15 Vital Items The Pioneers Stockpiled For Hard Times
15 Vital Items The Pioneers Stockpiled For Hard Times by: Rich M – Off the Grid News
We tend to think that stockpiling food and supplies for an emergency is a modern invention. But it’s not. It actually started thousands of years ago, with people stockpiling food for a snowy day. Those ancestors of ours knew something that most of us today have forgotten: the fact that winter comes every year and you can’t grow crops or hunt game very effectively when the freeze hits.
In fact, the earliest recorded instance of stockpiling is in Chapter 41 of Genesis, in the Bible. Joseph, a son of Abraham, correctly interpreted Pharaoh’s dream and instituted a system of stockpiling grain in preparation for the seven years of famine.
To the pioneers, stockpiling had to be a way of life. When Old Man Winter came to call, the only thing that would keep them alive was the food and fuel they had stored. If they were not ready, chances were that they wouldn’t make it through the winter.
Those who stockpile are returning back to the roots that our pioneering ancestors established, taking matters into their own hands.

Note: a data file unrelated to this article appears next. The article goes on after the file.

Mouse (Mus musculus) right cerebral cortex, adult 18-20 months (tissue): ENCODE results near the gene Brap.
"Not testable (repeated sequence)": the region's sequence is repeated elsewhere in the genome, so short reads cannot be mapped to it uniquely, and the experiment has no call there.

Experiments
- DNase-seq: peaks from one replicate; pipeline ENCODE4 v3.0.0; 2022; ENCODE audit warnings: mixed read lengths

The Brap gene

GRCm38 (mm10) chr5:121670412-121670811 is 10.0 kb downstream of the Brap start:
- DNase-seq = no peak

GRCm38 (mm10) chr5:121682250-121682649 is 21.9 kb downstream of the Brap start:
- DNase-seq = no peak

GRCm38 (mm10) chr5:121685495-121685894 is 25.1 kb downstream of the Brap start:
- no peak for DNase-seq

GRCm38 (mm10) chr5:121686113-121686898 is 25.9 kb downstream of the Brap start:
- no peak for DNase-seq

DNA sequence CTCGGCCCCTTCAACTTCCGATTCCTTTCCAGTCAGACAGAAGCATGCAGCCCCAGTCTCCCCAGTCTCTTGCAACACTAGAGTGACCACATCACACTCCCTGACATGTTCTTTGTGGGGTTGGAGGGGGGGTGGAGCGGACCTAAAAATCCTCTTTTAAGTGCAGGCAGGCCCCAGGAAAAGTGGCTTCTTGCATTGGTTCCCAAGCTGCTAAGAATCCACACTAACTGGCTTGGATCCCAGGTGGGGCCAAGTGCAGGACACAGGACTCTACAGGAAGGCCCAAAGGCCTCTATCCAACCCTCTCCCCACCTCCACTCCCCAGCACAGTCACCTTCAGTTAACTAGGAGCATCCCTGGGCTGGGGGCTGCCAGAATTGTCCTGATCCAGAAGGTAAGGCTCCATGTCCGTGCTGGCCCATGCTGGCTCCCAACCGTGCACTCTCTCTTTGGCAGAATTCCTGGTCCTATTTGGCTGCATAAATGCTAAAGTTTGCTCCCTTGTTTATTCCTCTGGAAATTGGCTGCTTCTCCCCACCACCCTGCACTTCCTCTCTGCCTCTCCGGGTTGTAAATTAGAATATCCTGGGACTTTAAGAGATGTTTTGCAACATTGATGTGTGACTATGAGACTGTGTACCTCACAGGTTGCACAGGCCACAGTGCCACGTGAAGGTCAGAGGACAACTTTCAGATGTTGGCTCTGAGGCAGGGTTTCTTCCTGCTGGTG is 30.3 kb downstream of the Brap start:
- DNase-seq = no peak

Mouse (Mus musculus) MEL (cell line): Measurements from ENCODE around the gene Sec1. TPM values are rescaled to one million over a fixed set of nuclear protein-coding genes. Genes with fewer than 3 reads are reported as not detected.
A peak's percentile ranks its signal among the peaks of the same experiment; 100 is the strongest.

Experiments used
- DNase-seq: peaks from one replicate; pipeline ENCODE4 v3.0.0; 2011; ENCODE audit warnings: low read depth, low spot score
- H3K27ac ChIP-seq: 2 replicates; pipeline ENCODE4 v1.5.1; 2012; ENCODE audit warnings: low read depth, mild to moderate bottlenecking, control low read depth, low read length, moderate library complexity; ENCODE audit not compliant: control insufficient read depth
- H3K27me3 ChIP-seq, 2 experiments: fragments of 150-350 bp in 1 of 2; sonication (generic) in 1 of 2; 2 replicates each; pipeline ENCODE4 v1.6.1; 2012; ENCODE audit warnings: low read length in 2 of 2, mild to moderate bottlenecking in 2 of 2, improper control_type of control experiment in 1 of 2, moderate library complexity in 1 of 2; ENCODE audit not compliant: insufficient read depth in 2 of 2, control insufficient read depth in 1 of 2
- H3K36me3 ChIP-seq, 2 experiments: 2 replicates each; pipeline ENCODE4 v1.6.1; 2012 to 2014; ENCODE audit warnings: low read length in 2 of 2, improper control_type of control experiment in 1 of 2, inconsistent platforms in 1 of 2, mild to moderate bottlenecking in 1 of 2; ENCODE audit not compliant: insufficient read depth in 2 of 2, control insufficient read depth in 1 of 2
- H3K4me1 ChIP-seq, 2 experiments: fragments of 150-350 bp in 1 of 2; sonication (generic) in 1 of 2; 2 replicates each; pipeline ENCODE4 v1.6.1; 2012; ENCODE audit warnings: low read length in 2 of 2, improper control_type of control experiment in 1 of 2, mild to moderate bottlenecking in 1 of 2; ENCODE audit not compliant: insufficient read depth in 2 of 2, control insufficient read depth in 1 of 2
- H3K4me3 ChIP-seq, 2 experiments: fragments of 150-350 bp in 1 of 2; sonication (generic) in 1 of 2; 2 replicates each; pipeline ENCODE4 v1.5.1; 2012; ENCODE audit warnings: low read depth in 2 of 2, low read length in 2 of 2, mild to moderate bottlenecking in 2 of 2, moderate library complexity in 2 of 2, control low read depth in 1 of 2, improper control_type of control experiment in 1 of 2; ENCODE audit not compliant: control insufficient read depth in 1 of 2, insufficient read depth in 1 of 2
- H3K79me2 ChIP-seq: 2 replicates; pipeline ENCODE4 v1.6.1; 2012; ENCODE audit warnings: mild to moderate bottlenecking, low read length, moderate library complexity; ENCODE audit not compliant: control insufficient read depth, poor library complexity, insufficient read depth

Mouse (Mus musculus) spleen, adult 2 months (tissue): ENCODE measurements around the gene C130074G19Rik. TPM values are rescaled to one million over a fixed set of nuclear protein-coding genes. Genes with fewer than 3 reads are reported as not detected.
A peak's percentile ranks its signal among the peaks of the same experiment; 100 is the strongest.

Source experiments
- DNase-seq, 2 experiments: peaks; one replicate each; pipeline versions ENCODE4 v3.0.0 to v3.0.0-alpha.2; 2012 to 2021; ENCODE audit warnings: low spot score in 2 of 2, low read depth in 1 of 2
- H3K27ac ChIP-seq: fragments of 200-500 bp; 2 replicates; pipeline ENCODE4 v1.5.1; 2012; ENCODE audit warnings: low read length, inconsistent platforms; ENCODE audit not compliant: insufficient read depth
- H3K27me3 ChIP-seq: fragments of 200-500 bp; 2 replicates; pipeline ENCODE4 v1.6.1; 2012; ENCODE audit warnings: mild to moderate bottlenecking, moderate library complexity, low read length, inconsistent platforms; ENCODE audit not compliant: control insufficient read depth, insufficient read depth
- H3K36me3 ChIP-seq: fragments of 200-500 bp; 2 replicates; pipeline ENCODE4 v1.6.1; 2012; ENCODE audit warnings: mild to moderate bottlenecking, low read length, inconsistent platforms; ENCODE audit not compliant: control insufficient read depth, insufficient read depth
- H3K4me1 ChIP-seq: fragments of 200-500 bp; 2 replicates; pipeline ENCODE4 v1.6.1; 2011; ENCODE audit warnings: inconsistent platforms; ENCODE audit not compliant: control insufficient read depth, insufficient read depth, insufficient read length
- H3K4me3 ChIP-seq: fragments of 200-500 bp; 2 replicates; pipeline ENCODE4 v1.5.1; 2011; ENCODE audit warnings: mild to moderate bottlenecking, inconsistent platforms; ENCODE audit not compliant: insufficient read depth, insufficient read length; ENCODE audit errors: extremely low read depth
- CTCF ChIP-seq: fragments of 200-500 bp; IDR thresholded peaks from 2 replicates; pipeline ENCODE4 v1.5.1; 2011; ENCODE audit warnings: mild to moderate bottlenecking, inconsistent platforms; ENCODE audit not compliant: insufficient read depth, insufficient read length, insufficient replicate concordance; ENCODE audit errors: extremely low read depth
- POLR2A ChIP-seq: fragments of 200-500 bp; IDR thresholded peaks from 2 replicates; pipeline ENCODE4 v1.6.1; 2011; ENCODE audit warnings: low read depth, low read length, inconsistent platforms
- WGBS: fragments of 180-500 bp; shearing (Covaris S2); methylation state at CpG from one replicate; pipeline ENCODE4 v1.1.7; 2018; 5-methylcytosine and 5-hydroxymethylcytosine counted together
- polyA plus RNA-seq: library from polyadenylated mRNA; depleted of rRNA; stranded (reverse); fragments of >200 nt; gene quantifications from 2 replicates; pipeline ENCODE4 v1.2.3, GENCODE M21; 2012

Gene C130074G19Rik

So what sorts of things did the pioneers stockpile — and why did they stockpile them?
We can really break down the pioneer’s stockpiling into two categories — things that they bought and things that they raised, hunted, preserved or prepared themselves. The things from the store were precious to many of these people, as they didn’t have much cash money to spend. It was only when they sold a cash crop that they were actually able to pay off their account at the local general store and buy themselves a few new items.
Things the Pioneers Bought and Stockpiled
A trip to the general store was a big deal in those days and something that a pioneer might only do once a month, or less. It might be an all-day affair, which took time away from working the farm. Nevertheless, they had to make it to town once in a while for supplies, or they were stuck with living solely off the land.
1. Wheat flour and other grains
While many farmers raised grain, they usually didn’t eat their own. Their grain would be sold and then they’d turn around and buy flour and other ground grains from the general store. A few people would have their own hand-operated mills for grinding grains, but those were for grinding cornmeal, rather than flour.